Technology leaders predict rosy future for Oregon


Associated Press Writer

PORTLAND, Ore. (AP) _ The Silicon Forest is going to get bigger.

High-tech companies in Oregon expect to add 25,000 jobs by 2002, boosting overall technology employment by more than a third in a state that has come to depend more on computer chips than timber to drive its economy.

The forecast was released Tuesday in the sixth annual Oregon Technology Benchmarks study, completed in May by The Oregon Council of the American Electronics Association and the Portland office of KPMG, an accounting firm.

The results of this year's benchmark study were based on responses from 72 companies that represent about 45 percent of Oregon's technology work force.

The study doesn't capture trends at many small companies and startups, but it has proven to be an accurate gauge of the sector's health and prospects, said Les Fahey, a partner at KPMG who coordinated the survey.

During his report to nearly 300 industry executives at Tuesday's conference, Fahey said high-tech companies must keep developing new technology in order to grow. The study showed 63 percent of high-tech revenues came from products less than 2 years old.

"The message is clear _ high-tech companies need to continue to innovate or they'll die," Fahey said.

Technology companies _ mostly computers and electronics _ accounted for almost half of Oregon's exports and generated a $4.5 billion payroll in 1999.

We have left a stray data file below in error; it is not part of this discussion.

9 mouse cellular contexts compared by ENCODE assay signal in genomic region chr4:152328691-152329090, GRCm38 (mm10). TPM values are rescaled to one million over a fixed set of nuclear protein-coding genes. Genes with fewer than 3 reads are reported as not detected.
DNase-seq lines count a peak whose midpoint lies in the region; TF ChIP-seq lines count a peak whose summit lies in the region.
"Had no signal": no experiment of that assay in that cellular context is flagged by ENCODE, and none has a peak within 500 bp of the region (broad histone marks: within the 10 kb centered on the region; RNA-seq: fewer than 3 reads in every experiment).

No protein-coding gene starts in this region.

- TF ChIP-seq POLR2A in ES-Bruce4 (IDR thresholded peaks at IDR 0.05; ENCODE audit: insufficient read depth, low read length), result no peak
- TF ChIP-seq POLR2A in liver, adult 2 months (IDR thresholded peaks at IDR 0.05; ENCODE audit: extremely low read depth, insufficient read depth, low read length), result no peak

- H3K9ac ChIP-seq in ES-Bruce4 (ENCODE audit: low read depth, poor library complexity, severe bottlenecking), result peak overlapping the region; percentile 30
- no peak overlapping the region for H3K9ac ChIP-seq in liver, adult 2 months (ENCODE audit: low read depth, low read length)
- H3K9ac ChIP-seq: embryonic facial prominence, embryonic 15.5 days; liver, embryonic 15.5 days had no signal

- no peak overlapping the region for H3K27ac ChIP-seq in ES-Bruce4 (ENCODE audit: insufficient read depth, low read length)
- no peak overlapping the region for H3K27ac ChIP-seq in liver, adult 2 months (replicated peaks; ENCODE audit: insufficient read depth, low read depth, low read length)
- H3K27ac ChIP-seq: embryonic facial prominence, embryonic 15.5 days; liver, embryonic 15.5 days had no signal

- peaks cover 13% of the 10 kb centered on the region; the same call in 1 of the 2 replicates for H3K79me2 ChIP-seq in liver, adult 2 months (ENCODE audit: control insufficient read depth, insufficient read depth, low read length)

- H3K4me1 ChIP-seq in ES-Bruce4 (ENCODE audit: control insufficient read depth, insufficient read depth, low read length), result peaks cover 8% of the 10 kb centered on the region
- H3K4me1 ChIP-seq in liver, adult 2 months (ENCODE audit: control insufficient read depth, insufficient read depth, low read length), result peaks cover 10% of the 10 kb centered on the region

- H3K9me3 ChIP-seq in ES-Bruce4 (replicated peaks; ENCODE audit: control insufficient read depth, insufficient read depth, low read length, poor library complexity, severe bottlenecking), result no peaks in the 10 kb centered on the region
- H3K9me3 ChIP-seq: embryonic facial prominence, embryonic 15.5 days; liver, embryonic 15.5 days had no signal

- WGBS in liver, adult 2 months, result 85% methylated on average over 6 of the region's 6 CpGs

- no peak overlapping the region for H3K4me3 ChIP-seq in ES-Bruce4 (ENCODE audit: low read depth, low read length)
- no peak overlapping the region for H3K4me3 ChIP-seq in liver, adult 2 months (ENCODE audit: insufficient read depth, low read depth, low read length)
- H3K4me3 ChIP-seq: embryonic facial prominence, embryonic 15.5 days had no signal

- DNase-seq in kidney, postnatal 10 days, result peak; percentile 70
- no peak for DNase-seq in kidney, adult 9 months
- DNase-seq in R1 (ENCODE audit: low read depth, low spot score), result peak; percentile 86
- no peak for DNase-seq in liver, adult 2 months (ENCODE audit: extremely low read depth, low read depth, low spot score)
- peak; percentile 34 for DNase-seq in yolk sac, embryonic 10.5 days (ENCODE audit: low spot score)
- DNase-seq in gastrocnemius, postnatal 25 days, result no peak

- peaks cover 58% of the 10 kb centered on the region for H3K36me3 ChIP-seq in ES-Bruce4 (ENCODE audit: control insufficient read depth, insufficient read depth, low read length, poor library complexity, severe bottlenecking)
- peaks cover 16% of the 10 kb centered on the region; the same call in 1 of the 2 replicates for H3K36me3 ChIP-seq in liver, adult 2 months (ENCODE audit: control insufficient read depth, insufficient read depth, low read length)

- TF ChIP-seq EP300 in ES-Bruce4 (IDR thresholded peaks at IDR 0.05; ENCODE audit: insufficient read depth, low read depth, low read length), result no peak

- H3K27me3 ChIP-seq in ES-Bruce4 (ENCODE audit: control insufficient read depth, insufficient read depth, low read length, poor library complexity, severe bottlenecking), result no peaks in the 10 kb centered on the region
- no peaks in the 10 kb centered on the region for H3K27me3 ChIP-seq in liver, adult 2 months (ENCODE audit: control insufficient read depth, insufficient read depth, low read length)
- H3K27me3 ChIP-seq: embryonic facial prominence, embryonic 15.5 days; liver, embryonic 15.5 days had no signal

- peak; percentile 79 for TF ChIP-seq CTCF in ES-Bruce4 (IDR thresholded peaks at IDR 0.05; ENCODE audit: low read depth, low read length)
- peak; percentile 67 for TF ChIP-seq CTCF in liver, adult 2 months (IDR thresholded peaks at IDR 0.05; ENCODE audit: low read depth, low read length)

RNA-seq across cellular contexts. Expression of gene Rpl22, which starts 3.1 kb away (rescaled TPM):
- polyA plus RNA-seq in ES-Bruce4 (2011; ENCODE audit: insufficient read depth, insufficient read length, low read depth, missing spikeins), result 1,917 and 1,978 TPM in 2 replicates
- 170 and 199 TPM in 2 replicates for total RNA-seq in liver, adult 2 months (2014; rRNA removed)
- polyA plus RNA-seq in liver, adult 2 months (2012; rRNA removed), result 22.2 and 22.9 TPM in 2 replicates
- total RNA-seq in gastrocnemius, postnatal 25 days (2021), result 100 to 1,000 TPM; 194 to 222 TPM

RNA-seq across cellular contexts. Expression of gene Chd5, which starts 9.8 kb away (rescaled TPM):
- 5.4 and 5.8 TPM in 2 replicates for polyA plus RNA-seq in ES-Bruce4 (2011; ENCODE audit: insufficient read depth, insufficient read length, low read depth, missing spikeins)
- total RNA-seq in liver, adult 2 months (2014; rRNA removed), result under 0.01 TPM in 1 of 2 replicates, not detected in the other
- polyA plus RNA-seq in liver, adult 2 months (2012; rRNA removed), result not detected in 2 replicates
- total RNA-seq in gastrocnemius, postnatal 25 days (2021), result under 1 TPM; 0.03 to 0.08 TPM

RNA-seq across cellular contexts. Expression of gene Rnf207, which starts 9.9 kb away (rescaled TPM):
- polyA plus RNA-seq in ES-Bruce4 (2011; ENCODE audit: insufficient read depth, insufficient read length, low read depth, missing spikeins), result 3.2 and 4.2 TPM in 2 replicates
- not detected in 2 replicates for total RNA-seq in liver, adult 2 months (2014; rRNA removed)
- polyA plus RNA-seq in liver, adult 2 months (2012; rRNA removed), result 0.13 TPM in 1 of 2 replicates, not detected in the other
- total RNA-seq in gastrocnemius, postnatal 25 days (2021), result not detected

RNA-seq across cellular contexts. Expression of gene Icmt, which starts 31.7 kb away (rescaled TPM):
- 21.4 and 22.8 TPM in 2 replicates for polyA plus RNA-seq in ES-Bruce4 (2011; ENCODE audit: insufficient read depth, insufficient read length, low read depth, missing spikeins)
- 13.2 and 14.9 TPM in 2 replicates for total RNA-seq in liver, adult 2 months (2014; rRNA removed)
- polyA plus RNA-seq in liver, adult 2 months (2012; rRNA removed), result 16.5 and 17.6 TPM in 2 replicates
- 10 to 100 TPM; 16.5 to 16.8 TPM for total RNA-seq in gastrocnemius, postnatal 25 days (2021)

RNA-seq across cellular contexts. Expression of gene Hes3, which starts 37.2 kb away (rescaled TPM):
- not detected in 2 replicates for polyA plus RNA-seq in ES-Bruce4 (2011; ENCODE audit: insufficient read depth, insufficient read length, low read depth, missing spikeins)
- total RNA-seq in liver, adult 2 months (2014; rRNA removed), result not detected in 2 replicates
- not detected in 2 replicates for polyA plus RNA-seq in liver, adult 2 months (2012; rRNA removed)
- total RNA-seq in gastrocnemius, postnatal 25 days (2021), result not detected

High-tech revenues increased 4.7 percent, from $21 billion to $22 billion, according to state figures. Employment grew 2 percent to 72,600 total employees.

But overall, Fahey said, Oregon's high-tech industry had only modest growth in 1999 as the Asian economy recovered from its 1998 financial crisis and the Federal Reserve attempted to control inflation by increasing interest rates.

Both hardware and software companies are growing to meet robust demand from the communications industry and e-commerce developers.

Oregon's smaller entrepreneurial companies were a bright spot, particularly in the software industry, helping to offset the slower growth rate among larger manufacturing companies.

The industry growth has spawned its own problems, including a shortage of engineers and other professionals.

"The No. 1 issue today is the same one it's been forever _ it's people," said Don VanLuvanee, president and chief executive officer for Electro Scientific Industries.

Bob DeKoning, president of Decision Point Systems, agreed.

"We all face problems with a lack of engineers. That's well known. Management talent is also key," DeKoning said. "I think eventually there will be a war on talent for hourly workers."

Fahey said the shortage has led high-tech companies to "cannibalize" each other, recruiting from other Oregon high-tech companies.

"This has an impact of helping to drive our wage rates up," Fahey said.

The average high-tech wage in the state was almost $61,000 in 1999, up 12 percent from the previous year and almost double the average manufacturing wage. More than 60 percent of the surveyed companies are providing stock options.

In a comparison with five other Western states with high-tech industries of similar size, Oregon placed first in the growth of high-tech employment, venture-capital investments and exports from 1993 to 1998. It ranked last, however, in the growth of state spending on higher education and in state high-tech degrees granted.

"We're starting to make some progress," Fahey said, citing last year's 18 percent spending increase for higher education in Oregon for a total budget of $860 million.